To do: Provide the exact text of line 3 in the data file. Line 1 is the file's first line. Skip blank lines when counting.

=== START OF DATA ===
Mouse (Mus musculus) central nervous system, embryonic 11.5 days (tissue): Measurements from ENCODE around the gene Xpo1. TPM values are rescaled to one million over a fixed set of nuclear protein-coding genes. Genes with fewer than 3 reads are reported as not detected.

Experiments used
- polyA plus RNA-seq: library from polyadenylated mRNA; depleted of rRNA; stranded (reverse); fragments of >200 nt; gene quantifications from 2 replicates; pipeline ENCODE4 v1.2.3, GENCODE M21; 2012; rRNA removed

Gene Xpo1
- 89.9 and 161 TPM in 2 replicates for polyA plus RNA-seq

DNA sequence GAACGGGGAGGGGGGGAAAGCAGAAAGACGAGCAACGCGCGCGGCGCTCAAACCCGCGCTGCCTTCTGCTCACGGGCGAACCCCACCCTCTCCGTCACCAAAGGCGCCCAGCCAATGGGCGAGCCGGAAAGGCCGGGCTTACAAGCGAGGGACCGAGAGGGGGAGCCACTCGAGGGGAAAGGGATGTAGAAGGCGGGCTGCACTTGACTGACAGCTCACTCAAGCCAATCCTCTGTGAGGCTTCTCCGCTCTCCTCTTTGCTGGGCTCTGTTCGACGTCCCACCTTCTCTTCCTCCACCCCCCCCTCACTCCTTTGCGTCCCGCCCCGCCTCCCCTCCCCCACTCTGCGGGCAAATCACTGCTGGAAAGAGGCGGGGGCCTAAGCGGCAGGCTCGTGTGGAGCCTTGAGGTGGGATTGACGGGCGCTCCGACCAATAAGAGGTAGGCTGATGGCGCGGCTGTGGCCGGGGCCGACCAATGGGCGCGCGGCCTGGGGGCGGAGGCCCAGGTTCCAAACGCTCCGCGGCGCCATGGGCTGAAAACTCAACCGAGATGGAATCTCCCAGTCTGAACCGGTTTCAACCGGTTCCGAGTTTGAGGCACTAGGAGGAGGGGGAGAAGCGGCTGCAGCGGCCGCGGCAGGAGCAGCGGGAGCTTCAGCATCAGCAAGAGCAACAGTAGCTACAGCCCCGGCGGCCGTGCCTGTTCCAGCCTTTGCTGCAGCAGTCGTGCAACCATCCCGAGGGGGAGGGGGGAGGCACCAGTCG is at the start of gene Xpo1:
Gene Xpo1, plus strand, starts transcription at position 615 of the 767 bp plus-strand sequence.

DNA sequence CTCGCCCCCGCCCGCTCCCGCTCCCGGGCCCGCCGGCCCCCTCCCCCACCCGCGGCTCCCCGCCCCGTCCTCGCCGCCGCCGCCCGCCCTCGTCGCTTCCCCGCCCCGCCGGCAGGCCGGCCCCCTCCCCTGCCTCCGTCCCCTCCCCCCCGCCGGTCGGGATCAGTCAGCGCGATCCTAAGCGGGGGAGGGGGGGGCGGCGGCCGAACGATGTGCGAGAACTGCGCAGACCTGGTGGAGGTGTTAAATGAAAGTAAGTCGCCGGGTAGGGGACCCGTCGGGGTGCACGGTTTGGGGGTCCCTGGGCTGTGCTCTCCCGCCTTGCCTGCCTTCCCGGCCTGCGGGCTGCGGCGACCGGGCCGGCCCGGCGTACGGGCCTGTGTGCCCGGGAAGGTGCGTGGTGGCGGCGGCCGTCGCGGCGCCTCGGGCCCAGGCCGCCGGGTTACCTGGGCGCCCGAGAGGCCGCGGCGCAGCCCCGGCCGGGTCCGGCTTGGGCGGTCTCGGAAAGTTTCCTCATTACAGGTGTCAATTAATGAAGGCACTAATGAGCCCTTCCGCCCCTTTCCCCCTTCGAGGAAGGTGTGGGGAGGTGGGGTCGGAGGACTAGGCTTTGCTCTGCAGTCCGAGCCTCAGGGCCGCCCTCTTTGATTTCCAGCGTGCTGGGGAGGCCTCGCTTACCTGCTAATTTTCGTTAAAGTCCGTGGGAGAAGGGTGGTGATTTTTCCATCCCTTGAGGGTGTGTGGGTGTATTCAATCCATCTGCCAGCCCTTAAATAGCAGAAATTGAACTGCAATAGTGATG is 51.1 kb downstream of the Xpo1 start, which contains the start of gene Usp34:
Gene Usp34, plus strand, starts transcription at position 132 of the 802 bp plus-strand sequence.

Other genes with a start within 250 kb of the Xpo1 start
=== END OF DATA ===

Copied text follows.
- polyA plus RNA-seq: library from polyadenylated mRNA; depleted of rRNA; stranded (reverse); fragments of >200 nt; gene quantifications from 2 replicates; pipeline ENCODE4 v1.2.3, GENCODE M21; 2012; rRNA removed